You can use a disinfectant wipe or a paper towel moistened with 70% isopropyl alcohol. Tap or click here to see what products the FDA recommends.

Next, open the packages and discard the boxes. Wipe down the items inside with disinfectant and remove your gloves before bringing the items inside. Dispose of any wipes and gloves immediately, then wash your hands thoroughly with soap and warm water. Do we need to tell you again? Wash for at least 20 seconds.

If you want extra peace of mind, you can leave the opened items in your safe location for another one to three days before bringing them indoors. Otherwise, place them in an area that’s free of heavy foot-traffic and away from family members and food, if possible.

Wash your hands after every time you use or handle the items for at least two weeks. Anyone else using them should do the same, and everyone should avoid touching their faces or eyes.

Not all items can afford to sit outside for extended periods of time. If your deliveries are perishable, sanitize the packaging using the steps above, then put them directly in your refrigerator and avoid tables and countertops.

Use gloves to handle the containers and avoid hugging them close to your body when moving them. Any outer packaging should be removed and thrown directly into the trash before storing the items in your fridge.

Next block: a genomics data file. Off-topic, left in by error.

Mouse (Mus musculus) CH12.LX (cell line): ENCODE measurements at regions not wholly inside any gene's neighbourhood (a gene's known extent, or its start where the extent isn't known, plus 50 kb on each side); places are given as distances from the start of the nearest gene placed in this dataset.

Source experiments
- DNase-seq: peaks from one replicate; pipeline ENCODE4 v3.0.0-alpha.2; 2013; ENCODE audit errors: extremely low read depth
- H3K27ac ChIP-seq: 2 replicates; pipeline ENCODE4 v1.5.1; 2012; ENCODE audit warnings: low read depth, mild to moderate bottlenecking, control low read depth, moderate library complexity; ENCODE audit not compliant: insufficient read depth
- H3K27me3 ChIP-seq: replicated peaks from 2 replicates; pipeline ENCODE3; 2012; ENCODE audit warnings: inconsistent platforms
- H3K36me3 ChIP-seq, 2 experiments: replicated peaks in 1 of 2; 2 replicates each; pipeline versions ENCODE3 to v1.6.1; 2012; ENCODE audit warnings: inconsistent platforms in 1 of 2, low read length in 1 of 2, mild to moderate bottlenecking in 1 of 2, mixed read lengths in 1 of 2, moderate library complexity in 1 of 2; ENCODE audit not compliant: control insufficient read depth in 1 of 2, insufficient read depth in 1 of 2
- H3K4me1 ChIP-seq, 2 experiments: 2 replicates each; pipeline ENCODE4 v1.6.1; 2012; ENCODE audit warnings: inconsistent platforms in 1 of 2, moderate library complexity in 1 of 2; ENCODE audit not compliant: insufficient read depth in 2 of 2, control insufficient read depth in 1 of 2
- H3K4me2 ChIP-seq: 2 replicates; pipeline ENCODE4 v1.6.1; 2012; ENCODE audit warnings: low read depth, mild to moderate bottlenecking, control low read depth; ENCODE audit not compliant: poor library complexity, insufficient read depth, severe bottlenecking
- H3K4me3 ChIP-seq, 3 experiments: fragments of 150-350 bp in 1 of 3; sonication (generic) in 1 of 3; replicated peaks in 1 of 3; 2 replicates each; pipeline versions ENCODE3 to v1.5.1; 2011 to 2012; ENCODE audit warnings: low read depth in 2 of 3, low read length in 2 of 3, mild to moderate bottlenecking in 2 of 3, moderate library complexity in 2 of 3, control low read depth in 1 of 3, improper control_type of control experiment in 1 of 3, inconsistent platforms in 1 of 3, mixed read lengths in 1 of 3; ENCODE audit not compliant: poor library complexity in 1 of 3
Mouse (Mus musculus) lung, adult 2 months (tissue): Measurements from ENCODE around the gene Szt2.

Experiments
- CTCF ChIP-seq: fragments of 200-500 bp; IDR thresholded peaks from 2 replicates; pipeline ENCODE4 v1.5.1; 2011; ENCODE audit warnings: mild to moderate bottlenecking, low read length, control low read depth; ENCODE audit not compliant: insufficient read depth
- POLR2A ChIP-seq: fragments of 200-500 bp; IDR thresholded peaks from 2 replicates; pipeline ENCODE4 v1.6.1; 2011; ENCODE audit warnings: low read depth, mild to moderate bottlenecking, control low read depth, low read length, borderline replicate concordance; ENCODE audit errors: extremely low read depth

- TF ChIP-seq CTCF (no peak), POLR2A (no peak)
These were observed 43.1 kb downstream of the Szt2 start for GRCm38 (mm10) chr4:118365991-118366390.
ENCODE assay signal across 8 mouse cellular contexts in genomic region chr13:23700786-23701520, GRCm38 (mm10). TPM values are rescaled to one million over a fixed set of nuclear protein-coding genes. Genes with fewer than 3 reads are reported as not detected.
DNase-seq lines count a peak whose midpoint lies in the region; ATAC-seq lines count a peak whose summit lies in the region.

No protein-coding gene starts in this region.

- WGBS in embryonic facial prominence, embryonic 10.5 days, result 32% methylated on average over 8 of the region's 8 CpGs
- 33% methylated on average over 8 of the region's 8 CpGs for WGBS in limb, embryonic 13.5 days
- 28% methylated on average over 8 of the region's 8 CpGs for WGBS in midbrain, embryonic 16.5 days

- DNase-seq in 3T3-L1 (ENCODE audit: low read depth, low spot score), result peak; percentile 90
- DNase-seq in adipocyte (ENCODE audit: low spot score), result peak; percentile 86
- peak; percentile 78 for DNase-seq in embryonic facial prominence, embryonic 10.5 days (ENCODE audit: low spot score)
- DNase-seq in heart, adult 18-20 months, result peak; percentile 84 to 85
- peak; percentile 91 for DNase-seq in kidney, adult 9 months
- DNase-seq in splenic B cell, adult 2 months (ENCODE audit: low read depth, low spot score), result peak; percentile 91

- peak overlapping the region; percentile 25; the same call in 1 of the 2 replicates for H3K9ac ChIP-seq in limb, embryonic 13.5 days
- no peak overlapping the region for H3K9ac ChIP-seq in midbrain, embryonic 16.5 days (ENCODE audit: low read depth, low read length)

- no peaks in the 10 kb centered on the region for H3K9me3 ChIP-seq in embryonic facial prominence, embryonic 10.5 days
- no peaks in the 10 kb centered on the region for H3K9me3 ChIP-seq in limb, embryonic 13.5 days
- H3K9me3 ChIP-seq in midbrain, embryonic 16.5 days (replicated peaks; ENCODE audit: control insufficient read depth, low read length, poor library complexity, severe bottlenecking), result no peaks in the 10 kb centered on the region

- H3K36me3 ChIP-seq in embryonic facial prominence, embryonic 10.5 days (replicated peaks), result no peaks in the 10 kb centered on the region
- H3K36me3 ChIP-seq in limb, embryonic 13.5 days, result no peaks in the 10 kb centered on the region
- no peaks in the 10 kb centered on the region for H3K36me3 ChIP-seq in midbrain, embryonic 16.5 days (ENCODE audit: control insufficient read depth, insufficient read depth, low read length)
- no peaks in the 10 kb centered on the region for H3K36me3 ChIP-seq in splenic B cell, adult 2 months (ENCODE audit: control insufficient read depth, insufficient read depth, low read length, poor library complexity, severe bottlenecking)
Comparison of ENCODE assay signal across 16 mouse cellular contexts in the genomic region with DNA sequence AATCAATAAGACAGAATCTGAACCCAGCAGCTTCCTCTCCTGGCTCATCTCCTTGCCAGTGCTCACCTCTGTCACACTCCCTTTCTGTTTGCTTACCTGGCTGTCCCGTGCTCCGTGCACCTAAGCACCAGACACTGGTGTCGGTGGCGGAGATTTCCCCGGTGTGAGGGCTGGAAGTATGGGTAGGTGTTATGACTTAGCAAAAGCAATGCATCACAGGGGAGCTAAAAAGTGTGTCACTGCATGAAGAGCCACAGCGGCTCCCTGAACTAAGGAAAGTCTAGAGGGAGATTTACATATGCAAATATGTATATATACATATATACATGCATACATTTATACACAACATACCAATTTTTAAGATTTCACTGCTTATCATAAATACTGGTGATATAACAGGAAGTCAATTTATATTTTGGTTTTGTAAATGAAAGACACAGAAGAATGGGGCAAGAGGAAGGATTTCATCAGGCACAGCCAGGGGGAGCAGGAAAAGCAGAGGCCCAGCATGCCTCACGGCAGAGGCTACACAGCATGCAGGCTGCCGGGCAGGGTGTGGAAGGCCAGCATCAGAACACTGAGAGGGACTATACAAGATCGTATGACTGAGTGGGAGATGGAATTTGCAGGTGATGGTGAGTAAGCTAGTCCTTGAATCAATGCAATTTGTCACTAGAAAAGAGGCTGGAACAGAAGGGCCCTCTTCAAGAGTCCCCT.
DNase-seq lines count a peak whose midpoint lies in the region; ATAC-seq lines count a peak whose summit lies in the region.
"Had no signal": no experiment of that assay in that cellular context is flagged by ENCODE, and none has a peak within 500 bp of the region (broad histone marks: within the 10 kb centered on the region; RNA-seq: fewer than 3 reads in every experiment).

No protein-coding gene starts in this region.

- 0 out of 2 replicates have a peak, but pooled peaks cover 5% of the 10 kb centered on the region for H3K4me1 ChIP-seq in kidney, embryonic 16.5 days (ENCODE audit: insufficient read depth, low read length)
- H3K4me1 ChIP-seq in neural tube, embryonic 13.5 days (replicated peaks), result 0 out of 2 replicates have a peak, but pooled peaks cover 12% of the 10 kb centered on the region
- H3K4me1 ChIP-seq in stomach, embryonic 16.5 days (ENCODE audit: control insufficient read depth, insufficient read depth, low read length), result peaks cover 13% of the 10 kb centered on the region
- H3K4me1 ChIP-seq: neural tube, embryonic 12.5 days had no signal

Try to isolate them from other items in your refrigerator, wait one to three days, then wipe them down again before opening.

Clean hands, clean bill of health

One thing you’ll keep seeing on my site and in the news is how important it is to wash your hands. This is because the coronavirus’ outer surface is made of a fat-like material that melts with soap and warm water. Keeping your hands clean is one of the most effective ways to slow the spread of the virus.

The CDC recommends you wash your hands not just when you interact with packages or venture outdoors. You should also wash your hands for each of the following situations:

  • Before, during and after preparing food
  • Before eating food
  • Before and after caring for someone at home who is sick with vomiting or diarrhea
  • Before and after treating a cut or wound
  • After using the toilet
  • After changing diapers or cleaning up a child who has used the toilet
  • After blowing your nose, coughing or sneezing
  • After touching an animal, animal feed or animal waste
  • After handling pet food or pet treats
  • After touching garbage

The last one is especially important, since ordering from Amazon or any other online retailer will leave you with lots of packaging and trash to throw away.

All these extra steps may seem excessive, but COVID-19 is no laughing matter. As our understanding of the disease grows, we’re finding that it’s extremely dangerous, not just for the elderly or immunocompromised, but for people of all ages.

If we practice good hygiene, we can safely rely on deliveries to stock up on supplies without getting infected. Stay vigilant and stay healthy.